Environment

How schoolchildren are 'seed-bombing' Bihar

A unique initiative by an NGO is helping the state increase its green cover while also spreading awareness

 
By C K Manoj
Last Updated: Thursday 21 February 2019
Schoolchildren preparing the seed bombs. CK Manoj

Schoolchildren are ‘seed-bombing’ Bihar with the objective to increase the fast-depleting green cover which has resulted in alarming pollution levels and poor air quality across the state. The state was left with only 9 per cent green cover after Jharkhand was carved out of it in November 2000.

‘Seed bombing’, which usually implies aerial reforestation, is a technique meant to introduce vegetation by throwing or dropping seed balls on barren land. Under the guidance of Tarumitra, a nationwide students’ movement to promote ecological sensitivity, schoolchildren learnt how to make seed bombs or balls.

In this technique, seeds are filled inside balls of fertile soil. Once these balls dry up, they are thrown in places with less vegetation. As part of the campaign, the children have been preparing and throwing the seed bombs at various places across the state over the last one year.

They have been throwing the seed bombs mostly during the rainy season to ensure that they geminate properly and absorb moisture from the atmosphere.

“Pollution levels have reached an alarming level here. We are taking a chance to bring it under control through this unique campaign,” Tarumitra director Robert Athickal told Down to Earth.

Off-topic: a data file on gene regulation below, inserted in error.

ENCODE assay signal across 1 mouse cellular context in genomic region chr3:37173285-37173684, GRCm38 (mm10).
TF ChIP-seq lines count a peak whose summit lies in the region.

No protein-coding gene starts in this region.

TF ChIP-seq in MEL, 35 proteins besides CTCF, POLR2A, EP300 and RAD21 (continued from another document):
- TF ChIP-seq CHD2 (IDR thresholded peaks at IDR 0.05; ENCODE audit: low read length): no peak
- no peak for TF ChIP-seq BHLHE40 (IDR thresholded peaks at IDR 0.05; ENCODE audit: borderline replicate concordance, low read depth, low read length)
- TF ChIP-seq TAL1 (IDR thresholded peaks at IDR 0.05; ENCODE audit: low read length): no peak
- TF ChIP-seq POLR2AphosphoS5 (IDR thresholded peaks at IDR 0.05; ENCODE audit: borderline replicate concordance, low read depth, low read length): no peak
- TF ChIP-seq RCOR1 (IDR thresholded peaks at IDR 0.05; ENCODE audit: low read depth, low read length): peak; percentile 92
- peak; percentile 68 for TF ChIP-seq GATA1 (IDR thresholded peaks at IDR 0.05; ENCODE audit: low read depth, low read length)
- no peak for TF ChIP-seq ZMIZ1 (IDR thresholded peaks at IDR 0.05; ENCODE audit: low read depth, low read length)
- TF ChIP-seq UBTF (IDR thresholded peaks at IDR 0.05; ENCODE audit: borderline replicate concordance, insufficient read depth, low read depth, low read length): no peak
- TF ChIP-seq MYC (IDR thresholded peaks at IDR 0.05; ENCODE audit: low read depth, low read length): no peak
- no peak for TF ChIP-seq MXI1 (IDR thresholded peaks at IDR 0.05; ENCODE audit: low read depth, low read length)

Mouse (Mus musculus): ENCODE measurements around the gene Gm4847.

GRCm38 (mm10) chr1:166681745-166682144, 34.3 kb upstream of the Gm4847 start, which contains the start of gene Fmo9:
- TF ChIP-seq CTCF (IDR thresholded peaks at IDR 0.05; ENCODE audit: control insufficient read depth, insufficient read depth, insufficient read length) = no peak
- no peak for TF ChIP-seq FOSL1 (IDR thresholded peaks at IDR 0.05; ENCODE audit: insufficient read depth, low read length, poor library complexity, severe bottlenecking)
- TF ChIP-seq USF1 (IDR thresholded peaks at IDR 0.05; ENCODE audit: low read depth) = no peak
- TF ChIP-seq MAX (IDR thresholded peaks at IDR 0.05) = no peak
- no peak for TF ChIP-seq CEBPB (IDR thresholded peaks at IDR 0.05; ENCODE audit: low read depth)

Athickal says that on average, a person requires at least 16 big trees to have adequate supply of oxygen.

So far, the children have seed-bombed areas along Patna-Buxar, Patna-Gaya and Patna-Deoghar railway tracks. Armed with bags full of seed bombs, various teams of schoolchildren have been taking train rides and throwing the seed balls through the train windows wherever they find barren areas.

The children have also dropped seed bombs along the banks of various rivers, including Ganga and Gandak to create a green wall.

The main preference for making seed balls, NGO officials say, are seeds from the coral tree, sareca indica and myrobalan. They have also used seeds of the banyan, jamun and kadamb trees for making the seed bombs.

They claimed to have dropped more than 20,000 seed bombs so far across Bihar, and are storing more such seed bombs to do the same during the next rainy season.

“More than two million people live in Patna but the city has little or no space for plantation. This is a matter of concern for all of us,” says Athickal.

The campaign has given a boost to the state government’s initiative to increase the green cover. Media reports state that the green cover in the state has increased to 15 per cent, while the government plans to further increase it to 17 per cent. 

Thousands of schoolchildren have visited the NGO in the last 30 years, since its launch in 1989, and taken a pledge to work for conserving the environment.

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  • What about the trees in gardanibagh Patna, which government is planning to cut down.

    Posted by: Sangeeta Pandey | 9 months ago | Reply